Regicide grave? Stow, MA
At this point the story bifurcates. One history has Goffe living in Hartford under an assumed name Duffell or Cooke, where he died circa 1680 and was buried in an unmarked grave. The other has him living in Stow near Pompositticut Hill (now Summer Hill, Maynard) under the name John Green/Greene, where he died in 1688. In this version of history he came to Stow because his sister lived here.

According to the 2009 book Stow Things, Goffe's sister was married to Thomas Stevens. Stevens was one of the original settler's of Stow, circa 1684. The big problem for this version is that a biographical note about Thomas Stevens, buried in the Stow cemetery 1704, has him married to Mary Green, the daughter of Church Elder John Green, of Charleston. Mary had a brother, Captain John Green (1620-1688). More likely his was the body under the stone than William Goffe.

In Stow's Lower Village cemetery there is a ground-flush granite slab some 9 x 4.5 feet in size, with no inscription, supposedly Goffe's final resting place. In 1930 the grave was exhumed, revealing a man's bones but no skull. The enduring belief is that Goffe's grave was dug up shortly after his death, his head removed and brought to England for the reward.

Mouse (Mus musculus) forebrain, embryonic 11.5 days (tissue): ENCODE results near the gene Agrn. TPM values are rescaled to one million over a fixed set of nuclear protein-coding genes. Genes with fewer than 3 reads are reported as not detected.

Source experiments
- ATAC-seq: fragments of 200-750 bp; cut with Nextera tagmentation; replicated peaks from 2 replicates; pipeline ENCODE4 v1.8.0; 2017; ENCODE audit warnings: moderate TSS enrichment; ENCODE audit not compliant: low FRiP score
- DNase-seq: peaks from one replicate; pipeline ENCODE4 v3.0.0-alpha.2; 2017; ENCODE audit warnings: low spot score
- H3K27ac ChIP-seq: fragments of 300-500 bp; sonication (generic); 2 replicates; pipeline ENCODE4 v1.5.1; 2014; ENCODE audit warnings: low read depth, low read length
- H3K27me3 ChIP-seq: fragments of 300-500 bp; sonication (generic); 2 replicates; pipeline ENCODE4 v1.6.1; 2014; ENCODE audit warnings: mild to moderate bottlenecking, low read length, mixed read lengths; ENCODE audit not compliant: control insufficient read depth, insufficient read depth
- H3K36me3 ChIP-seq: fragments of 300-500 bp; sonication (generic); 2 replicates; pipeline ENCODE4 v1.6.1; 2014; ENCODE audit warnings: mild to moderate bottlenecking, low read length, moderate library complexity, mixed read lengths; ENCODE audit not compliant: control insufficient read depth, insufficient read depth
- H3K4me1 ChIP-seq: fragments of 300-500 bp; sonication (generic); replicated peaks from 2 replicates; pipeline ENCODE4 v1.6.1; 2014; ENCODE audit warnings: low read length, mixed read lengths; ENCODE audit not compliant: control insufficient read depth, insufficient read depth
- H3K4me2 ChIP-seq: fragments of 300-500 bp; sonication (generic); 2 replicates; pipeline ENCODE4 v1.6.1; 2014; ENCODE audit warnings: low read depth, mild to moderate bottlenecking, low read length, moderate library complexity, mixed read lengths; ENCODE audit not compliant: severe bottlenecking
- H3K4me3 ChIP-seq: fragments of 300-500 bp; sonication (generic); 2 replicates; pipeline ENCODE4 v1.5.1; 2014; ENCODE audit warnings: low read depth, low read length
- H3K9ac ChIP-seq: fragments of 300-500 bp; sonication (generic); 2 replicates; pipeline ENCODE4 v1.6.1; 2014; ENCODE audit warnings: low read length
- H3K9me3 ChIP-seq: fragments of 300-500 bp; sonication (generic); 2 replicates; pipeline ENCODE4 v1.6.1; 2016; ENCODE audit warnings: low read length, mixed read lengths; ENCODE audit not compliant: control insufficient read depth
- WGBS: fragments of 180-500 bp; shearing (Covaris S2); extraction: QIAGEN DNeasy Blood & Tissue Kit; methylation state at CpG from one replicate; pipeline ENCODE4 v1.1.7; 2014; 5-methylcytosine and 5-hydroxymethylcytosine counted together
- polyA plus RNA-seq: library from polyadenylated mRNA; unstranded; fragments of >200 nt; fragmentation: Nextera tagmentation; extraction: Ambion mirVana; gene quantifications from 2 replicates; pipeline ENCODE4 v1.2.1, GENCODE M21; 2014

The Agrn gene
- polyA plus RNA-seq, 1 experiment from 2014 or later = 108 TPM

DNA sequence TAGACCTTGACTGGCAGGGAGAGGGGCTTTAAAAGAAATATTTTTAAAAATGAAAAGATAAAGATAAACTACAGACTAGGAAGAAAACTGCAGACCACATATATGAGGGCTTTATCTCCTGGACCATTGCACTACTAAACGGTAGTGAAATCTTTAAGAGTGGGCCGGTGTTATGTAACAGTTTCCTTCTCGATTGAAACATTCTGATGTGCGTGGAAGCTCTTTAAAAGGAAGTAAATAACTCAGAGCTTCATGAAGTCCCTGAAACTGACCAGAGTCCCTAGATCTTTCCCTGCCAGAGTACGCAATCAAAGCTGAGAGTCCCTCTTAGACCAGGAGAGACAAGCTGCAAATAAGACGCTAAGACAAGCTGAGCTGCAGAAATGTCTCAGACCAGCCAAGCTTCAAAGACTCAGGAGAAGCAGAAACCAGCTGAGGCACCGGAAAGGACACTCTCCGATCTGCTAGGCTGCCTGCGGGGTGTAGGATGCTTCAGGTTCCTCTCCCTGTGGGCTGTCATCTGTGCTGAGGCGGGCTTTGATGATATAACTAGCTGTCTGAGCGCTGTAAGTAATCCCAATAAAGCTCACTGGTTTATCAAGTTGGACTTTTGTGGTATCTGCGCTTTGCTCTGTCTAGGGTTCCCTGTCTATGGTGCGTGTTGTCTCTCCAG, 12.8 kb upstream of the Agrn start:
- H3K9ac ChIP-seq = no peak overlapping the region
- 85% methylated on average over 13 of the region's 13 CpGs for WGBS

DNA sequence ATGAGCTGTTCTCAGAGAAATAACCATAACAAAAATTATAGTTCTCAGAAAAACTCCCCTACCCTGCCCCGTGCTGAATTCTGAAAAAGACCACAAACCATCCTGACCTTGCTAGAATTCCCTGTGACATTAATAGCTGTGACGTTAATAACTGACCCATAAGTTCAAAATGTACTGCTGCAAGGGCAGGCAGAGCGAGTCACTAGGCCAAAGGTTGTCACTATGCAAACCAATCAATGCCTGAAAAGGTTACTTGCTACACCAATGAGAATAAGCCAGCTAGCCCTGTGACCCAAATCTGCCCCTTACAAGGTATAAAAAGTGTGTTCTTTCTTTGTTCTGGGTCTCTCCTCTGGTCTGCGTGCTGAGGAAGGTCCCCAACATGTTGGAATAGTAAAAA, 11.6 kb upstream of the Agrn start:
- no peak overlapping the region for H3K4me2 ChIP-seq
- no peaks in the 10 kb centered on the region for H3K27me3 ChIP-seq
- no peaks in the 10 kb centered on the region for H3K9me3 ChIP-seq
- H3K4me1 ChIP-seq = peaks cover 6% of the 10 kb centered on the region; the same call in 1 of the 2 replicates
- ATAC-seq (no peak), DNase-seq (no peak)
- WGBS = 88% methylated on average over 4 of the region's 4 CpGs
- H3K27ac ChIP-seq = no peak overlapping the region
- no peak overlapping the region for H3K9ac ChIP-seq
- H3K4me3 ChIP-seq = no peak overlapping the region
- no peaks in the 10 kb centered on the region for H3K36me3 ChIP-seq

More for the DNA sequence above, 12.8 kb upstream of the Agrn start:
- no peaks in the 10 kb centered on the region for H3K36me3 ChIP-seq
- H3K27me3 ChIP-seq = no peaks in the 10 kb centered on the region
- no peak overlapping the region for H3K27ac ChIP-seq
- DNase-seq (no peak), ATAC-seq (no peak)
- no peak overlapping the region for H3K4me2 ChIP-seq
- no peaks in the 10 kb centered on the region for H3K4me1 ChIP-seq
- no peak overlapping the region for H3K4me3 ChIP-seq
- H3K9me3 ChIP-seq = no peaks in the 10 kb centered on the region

Maynard's best-known myth is much more mundane. As the story goes, circa 1720, a group of men showed up at the Thomas Smith family homestead asking for shelter from a storm, and were allowed to stay in the barn for several days. An account of the story: "The men were friendly and liberal with their money, paying generously for everything they obtained from the Smith family. The strangers were noted amusing themselves by throwing pieces-of-eight at the swallows around the barn. Before leaving, they procured some old clothing from the Smiths and made the clothing into sacks. They also asked to borrow some digging tools. Carrying the sacks, now observed to be loaded with something heavy, the men entered the woods in a northerly direction from the Smith house. When they returned, they were empty-handed. The men thanked Smith for his hospitality and left. They were never seen again."

In time, Smith received a letter from a man claiming to have been one of the visitors. The letter stated that the writer and his companions had been pirates, now captured, convicted, and about to be hanged. The writer asked that Smith come to Boston to see them, promising information of great value. Per the story, Smith ignored the request. There is no mention of Thomas Smith or his family members searching for (or finding) buried treasure. The story begs the question of what might have brought pirates so far inland or how they had been carrying the treasure if they needed to make sacks.